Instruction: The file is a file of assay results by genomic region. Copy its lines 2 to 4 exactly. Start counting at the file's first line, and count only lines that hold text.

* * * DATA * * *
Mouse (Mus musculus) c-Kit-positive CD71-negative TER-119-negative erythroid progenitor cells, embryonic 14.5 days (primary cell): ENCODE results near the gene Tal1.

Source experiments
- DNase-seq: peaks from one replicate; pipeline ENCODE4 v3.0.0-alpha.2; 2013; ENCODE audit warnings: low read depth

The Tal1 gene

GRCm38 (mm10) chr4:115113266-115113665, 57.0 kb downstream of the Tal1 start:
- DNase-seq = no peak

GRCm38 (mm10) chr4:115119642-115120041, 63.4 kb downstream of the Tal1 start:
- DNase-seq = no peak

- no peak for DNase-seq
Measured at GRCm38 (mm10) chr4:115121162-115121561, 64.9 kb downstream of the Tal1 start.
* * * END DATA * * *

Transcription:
Source experiments
- DNase-seq: peaks from one replicate; pipeline ENCODE4 v3.0.0-alpha.2; 2013; ENCODE audit warnings: low read depth

The Tal1 gene